The situation in married, heterosexual sexual intercourse still carries with it the double effect, both limiting the passing on of a disease AND limiting natural conception – and that means it is in a different category all together. Condoms can be used for all sorts of things (including, I remember in Douglas Adams’ “Last Chance to See”, covering a microphone when it was to be immersed in water). Condoms are just pieces of rubber that can be used for many different purposes. The only purpose condemned by the Church is when it is used as a means of birth control – the thing which, in fact, condoms are actually designed to do.
All that being said, we remind ourselves (as Gareth and Cardinal Reg do so often on this blog) of the difference between an expressed Papal opinion and the Magisterium of the Church.
But in the mean time, the secular world gets all excited, because it sees a “chink in the armour” and an opportunity to exploit it.
Here are two press releases on the subject, one from Cardinal Pell and the other from Bishop Fisher:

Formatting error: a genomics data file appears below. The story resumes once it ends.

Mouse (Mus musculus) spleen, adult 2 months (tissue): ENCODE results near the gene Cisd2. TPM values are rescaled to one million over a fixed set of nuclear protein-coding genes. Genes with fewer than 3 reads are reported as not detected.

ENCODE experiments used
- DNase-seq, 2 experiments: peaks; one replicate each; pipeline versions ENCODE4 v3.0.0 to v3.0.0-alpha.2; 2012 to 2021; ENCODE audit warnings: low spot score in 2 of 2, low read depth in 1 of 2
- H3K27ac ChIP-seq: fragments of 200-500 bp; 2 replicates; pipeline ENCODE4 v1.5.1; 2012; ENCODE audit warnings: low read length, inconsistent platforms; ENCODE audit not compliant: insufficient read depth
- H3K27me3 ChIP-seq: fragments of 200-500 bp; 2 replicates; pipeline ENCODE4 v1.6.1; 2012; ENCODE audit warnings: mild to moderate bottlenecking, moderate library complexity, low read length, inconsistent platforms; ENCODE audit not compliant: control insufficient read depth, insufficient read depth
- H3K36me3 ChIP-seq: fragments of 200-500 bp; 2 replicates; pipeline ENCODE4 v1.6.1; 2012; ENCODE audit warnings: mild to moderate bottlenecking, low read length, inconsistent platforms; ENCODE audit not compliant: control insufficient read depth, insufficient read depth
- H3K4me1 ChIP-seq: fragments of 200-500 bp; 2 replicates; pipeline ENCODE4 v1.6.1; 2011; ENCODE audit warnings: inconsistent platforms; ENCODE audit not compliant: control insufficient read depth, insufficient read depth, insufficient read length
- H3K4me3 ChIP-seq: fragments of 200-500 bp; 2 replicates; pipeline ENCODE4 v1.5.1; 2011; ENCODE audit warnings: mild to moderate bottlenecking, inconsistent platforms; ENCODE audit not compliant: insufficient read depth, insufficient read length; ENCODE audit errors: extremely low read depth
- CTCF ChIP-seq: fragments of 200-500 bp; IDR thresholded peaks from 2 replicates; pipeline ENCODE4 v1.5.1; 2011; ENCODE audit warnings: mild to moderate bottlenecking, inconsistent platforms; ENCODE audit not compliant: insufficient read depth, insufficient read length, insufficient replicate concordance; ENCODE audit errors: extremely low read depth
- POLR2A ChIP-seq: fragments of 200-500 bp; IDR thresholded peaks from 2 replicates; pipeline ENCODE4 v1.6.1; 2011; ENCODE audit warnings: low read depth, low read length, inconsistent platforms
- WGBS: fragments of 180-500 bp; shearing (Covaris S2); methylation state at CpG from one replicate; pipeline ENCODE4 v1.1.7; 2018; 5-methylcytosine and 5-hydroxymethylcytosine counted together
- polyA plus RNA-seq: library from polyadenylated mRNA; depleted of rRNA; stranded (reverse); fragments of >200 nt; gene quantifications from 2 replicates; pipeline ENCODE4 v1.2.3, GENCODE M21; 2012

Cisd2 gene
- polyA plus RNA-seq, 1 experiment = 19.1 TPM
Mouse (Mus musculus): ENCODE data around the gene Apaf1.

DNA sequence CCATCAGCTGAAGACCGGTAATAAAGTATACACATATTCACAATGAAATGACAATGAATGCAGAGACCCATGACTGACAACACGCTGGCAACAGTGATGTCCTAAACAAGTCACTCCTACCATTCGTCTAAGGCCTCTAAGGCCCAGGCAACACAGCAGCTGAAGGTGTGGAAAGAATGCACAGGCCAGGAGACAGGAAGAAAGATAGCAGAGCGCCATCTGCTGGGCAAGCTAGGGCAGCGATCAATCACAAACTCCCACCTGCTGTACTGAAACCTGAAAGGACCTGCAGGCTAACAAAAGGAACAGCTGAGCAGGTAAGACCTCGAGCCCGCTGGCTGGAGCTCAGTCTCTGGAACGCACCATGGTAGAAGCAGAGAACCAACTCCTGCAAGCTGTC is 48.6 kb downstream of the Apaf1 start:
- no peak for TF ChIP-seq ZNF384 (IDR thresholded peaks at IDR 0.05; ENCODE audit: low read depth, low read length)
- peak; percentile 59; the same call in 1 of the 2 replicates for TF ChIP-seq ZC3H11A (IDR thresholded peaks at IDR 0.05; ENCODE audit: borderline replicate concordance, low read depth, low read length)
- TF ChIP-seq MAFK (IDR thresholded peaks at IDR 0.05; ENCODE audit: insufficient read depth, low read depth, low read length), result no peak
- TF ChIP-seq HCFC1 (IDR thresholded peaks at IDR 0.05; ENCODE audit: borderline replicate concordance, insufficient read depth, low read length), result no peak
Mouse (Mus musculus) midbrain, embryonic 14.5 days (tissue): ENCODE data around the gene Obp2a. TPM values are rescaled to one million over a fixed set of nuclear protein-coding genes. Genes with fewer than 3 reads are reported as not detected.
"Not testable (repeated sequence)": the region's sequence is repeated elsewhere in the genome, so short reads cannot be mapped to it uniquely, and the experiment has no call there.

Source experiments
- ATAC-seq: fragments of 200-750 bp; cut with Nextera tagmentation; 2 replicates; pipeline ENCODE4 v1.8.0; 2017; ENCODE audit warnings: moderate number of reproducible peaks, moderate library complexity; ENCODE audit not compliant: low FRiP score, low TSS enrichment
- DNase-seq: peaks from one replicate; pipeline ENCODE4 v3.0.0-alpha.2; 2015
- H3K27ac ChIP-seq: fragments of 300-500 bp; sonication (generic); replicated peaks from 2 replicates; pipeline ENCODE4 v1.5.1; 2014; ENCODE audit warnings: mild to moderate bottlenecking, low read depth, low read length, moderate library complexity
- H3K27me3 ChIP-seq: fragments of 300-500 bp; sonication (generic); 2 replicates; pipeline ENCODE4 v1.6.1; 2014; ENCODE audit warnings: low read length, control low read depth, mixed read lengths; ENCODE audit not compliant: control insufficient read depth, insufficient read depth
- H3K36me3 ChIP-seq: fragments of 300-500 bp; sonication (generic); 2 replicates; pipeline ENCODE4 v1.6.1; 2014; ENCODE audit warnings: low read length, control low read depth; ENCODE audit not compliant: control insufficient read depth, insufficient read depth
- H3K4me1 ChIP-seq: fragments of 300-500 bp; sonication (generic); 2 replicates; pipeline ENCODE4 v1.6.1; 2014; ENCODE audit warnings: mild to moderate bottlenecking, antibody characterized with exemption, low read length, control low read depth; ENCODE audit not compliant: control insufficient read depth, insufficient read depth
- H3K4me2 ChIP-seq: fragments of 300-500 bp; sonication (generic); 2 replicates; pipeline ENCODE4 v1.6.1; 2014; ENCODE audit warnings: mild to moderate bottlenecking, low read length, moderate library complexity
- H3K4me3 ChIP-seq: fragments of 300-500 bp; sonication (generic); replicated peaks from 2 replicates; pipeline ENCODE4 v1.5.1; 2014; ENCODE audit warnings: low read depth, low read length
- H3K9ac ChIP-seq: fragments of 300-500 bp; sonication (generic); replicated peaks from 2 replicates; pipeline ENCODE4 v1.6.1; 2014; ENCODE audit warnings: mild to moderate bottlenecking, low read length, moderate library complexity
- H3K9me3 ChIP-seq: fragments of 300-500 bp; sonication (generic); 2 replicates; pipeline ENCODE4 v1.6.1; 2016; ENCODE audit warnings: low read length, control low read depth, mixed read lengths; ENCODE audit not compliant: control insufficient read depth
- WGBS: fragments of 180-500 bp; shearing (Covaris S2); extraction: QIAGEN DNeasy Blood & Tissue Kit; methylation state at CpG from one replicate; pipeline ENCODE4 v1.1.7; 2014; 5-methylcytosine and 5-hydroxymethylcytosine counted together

A Statement from the Archbishop of Sydney, Cardinal George Pell
22 November 2010
POPE NOT CHANGING TEACHING ON CONDOM USE
HIV –AIDS is wreaking havoc in Africa, where the Catholic Church is heavily involved in the care of those infected and their surviving family members.
In his recent interview, Pope Benedict insisted on speaking on the basic Christian and Catholic teaching on sexual activity: that such sexual activity is to be confined to the love making between husband and wife. He urges abstinence from premarital and extra-marital sex and fidelity within marriage.
He also mentioned the possibility of a male prostitute using a condom against transmitting infection as a final step “in the direction of moralization”.
This is a delicate and difficult area, sometimes producing tragic consequences. I have not seen the German original of what the Pope said, but hard and exceptional cases can encourage bad law making.